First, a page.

High Expectations for Nuclear Energy
ENERGY HAS COME a long way since the world's first commercial
reactor which remains operational to this day began generating
electricity in the United Kingdom in 1956. And expectations are
quite strong, especially in Japan, that it will continue to contribute
its part to meet the growing appetite for energy around the globe
in the future.
At the end of December 1997, there were 429 nuclear power plants
in operation in 32 countries around the world, capable of generating
364.7 million kW of electricity. The 94 plants either under construction
or being planned at present would add as much as another 74.4
million kW or more to that figure.
By far, the leader in nuclear energy generation is the United
States, with 104.5 million kW generated by the country's 107 plants
in operation 51 more than its nearest rival, France, at 61.0 million
kW. Nevertheless, the U.S. relies on nuclear energy for less than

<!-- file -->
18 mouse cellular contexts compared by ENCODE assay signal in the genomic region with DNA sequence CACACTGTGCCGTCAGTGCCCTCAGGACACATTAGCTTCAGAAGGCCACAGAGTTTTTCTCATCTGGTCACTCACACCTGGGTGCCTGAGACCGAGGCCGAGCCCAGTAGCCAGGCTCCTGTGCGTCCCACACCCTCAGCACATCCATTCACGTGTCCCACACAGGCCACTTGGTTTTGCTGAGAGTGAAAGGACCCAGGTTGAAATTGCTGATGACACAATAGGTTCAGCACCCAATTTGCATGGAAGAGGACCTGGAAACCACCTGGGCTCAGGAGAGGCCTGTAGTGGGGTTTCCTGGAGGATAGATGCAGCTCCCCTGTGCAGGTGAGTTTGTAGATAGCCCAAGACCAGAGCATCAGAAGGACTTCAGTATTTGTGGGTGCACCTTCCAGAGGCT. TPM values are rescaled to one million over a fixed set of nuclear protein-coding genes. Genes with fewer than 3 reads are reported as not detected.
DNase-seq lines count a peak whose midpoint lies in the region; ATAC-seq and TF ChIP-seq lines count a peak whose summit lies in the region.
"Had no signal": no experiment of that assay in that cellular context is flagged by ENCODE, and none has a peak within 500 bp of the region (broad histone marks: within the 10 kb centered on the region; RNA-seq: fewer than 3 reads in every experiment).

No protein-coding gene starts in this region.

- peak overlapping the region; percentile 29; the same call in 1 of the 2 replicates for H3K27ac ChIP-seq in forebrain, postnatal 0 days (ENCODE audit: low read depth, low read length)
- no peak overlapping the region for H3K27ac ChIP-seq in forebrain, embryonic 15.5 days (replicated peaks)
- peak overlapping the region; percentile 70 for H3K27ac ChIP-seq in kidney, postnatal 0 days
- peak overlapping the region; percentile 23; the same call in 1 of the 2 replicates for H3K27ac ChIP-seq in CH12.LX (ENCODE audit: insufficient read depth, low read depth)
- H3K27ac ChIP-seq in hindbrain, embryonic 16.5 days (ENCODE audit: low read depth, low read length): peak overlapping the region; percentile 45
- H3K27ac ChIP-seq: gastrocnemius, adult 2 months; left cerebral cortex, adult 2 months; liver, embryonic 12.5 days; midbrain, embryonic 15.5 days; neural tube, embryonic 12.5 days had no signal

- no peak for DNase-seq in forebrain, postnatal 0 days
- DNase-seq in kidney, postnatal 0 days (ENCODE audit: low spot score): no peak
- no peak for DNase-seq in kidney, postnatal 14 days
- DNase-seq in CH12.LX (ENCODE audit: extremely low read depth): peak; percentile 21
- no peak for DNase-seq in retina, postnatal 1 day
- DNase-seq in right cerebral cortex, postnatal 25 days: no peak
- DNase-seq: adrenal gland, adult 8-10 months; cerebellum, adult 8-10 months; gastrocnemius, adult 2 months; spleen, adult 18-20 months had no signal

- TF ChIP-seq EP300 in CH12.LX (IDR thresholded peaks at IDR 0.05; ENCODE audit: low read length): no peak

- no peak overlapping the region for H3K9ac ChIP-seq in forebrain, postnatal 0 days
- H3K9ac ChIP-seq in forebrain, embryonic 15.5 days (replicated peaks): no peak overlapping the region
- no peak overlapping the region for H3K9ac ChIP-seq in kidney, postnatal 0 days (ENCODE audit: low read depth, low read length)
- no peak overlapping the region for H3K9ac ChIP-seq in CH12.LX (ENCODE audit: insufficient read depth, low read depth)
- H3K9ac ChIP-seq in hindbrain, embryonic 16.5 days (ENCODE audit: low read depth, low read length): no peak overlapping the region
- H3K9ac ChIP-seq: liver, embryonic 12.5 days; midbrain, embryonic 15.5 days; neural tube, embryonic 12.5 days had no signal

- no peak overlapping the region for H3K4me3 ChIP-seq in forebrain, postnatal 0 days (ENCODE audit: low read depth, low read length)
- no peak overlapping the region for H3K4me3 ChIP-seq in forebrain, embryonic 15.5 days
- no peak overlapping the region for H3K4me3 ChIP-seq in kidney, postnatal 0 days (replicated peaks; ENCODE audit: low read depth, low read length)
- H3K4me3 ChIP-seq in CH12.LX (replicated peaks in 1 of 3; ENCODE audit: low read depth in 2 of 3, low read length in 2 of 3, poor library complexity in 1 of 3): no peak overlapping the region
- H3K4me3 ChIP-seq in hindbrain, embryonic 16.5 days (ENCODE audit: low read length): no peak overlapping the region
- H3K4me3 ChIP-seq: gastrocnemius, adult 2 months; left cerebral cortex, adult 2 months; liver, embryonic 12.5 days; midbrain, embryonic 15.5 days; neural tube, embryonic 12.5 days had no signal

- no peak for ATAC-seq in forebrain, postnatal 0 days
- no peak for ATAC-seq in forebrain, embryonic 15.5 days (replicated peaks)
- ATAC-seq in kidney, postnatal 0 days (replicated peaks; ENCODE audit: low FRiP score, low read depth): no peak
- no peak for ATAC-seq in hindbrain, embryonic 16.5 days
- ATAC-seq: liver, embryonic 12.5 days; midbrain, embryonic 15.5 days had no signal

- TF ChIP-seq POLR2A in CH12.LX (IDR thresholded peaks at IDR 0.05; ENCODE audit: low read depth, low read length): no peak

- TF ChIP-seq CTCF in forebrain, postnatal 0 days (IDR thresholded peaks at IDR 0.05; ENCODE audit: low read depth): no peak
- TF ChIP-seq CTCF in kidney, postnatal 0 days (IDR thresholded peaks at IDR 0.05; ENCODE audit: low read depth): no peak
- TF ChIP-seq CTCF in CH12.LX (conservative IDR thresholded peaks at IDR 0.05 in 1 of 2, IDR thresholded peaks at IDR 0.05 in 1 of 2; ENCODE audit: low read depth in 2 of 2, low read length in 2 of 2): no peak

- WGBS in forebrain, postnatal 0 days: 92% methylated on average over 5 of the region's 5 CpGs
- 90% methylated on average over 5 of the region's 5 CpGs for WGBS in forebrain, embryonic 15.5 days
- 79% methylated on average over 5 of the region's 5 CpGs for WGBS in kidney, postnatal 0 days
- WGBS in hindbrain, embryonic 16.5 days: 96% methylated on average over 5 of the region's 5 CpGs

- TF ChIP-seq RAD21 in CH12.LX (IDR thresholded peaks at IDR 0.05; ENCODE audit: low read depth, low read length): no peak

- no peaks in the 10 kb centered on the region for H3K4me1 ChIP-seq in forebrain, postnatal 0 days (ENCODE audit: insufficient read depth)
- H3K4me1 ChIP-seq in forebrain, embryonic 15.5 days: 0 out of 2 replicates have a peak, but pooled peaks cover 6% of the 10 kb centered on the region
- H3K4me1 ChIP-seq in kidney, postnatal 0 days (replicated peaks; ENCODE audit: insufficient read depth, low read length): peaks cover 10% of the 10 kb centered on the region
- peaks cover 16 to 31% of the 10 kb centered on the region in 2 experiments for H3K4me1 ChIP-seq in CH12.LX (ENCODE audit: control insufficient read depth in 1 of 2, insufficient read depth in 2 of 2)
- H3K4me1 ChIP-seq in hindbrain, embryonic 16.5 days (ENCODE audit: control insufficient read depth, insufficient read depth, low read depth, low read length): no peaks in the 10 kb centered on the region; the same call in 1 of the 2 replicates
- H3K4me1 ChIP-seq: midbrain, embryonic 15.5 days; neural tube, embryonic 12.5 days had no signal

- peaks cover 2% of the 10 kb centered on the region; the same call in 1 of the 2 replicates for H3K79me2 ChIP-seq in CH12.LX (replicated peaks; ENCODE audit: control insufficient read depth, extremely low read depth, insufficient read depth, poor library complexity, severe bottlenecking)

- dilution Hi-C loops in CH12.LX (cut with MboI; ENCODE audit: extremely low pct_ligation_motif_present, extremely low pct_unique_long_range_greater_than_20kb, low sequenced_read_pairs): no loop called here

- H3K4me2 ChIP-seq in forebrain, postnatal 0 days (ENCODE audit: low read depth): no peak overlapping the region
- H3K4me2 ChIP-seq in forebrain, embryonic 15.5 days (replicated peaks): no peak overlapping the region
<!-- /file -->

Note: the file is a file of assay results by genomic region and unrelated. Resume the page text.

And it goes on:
a quarter of its electric power needs, while French nuclear power
plants, for instance, generate some three-quarters of that nation's
Japan is currently the third-largest producer of nuclear energy,
with 51 commercial plants capable of generating 44.9 million kW
of electricity as of July 1998. The government's first experimental
reactor successfully generated electricity as early as 1963, and
the nation's first commercial reactor, the Tokai unit in Ibaraki
Prefecture (just deactivated this year), came on-line in 1966.
Japanese nuclear power plants supply just over one-third of the
nation's electricity needs 319.1 billion kWh in 1997, a figure
that is expected to remain steady over the next nine years as
the government gears up to boost its energy-generation infra-structure
until 2007. In the ten-year period from 1997 to 2007, power plants
will be constructed that will be capable of generating 68.1 million
kW, including 11.3 million kW of nuclear power.
Japan's dependence on nuclear power to meet these needs stems
from some obvious drawbacks. Being the resource-destitute country
that it is, for one, the nation must rely on imports for 80 percent
of its primary energy requirements. Yet, as two oil embargoes
have so painfully demonstrated in the past, reliance on one particular
energy source can greatly undermine stability with regard to energy
Nonetheless, global demand for energy will continue to rise,
a trend not all that unduly affected by the current economic turmoil
in Asia. At the same time, there is rising concern over the impact
of fossil fuels on global warming.